@JMF: There are also thousands of unsourced statements, and thousands of non-neutral phrasings, but we still need to clean them up. :-) As for substitution, I'm not sure if the template substitutes cleanly; something to test in a sandbox, I guess. A heading with code like ==Heading name <span id="anchor name"></span>== doesn't break anything, and hopefully that's what would result from ==Heading name {{subst:Anchor|anchor name}}== But it's also okay to just put the anchor tag right above or right below the heading.  — SMcCandlish ¢ 😼  22:54, 7 September 2023 (UTC)Reply[reply]
"Just below" misses out the heading, thus confusing incoming links. "Just before" should be fine while it lasts but has a significant risk of disassociation. Appending a substed anchor to the heading text is the most reliable strategy and that is what the guideline says. But I just wondered if the authors of the guideline considered the access implications (if any? Screen readers must encounter span tags thousands of times a day so surely must be programmed to deal with them? Maybe this is a non-issue?) --𝕁𝕄𝔽 (talk) 10:37, 8 September 2023 (UTC)Reply[reply]
Yes, it was considered (the recommendation to do that is based on the MOS:ACCESS testing for an alternative to putting templates in headings), and is a non-issue. Some editors don't prefer it, versus before/after template placement, because the span code "pollutes" the heading name when editing the section, but it's really a small price to pay and is probably something that can be fixed in Mediawiki's editor.  — SMcCandlish ¢ 😼  20:54, 8 September 2023 (UTC)Reply[reply]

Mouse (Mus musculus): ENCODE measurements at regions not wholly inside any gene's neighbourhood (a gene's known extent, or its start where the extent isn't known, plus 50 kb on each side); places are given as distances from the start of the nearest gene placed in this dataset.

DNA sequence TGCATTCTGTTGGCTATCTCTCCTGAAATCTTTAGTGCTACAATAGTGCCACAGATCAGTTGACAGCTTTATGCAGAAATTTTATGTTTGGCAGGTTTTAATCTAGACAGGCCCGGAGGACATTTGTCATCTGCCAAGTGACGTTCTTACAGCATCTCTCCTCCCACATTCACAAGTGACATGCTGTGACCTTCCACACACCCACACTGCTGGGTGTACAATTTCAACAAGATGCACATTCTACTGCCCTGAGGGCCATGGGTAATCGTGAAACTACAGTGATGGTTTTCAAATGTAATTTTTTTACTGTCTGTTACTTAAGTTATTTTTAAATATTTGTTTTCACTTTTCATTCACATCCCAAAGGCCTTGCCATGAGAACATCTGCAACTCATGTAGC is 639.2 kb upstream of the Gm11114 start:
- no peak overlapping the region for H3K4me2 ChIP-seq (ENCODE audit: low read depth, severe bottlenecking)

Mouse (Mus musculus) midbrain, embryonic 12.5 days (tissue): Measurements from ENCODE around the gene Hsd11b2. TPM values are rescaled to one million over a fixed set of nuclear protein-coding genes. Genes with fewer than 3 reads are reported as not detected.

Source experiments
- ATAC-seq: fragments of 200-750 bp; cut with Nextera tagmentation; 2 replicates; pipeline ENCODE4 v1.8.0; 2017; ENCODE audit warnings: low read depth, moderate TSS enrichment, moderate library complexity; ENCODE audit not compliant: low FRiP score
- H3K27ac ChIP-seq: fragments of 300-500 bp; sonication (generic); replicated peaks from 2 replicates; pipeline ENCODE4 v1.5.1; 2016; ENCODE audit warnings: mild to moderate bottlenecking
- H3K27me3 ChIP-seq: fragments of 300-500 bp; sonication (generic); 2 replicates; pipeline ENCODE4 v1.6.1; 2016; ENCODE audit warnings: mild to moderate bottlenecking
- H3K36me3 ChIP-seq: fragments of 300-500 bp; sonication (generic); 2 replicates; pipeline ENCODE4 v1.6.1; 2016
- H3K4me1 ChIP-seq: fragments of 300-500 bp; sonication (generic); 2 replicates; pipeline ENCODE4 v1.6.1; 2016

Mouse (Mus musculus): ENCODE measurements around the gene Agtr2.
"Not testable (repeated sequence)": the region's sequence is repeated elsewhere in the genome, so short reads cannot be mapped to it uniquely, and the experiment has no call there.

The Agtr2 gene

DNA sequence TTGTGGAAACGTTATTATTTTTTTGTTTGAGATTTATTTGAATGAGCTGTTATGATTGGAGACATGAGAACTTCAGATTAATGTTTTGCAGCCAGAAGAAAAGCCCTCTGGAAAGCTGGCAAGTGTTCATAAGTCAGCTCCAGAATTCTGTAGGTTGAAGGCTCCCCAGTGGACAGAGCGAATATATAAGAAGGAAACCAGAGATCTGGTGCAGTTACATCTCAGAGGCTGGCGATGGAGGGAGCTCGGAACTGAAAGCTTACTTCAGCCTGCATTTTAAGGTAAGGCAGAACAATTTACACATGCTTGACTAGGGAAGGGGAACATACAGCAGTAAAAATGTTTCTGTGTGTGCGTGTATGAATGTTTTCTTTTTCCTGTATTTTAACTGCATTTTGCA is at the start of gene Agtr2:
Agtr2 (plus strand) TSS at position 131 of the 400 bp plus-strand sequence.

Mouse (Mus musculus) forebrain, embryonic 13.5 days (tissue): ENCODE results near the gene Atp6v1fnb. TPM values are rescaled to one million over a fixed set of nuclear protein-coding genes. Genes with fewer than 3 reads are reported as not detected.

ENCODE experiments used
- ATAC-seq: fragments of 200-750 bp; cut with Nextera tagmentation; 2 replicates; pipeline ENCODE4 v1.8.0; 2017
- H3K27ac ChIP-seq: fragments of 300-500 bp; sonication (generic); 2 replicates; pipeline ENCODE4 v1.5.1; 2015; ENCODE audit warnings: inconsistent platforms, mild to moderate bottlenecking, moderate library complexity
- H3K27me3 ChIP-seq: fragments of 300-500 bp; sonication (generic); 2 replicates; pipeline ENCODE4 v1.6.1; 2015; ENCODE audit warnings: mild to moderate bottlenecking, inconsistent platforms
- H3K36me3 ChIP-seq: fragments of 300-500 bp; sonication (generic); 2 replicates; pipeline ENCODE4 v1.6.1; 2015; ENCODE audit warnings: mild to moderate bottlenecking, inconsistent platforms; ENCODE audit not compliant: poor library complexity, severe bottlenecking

New page patrol October 2023 Backlog drive edit

New Page Patrol | October 2023 Backlog Drive
  • On 1 October, a one-month backlog drive for New Page Patrol will begin.
  • Barnstars will be awarded based on the number of articles and redirects patrolled.
  • Barnstars will also be granted for re-reviewing articles previously reviewed by other patrollers during the drive.
  • Articles will earn 3x as many points compared to redirects.
  • Interested in taking part? Sign up here.
You're receiving this message because you are a new page patroller. To opt-out of future mailings, please remove yourself here.

MediaWiki message delivery (talk) 09:14, 9 September 2023 (UTC)Reply[reply]

Feedback request: Media, the arts, and architecture request for comment edit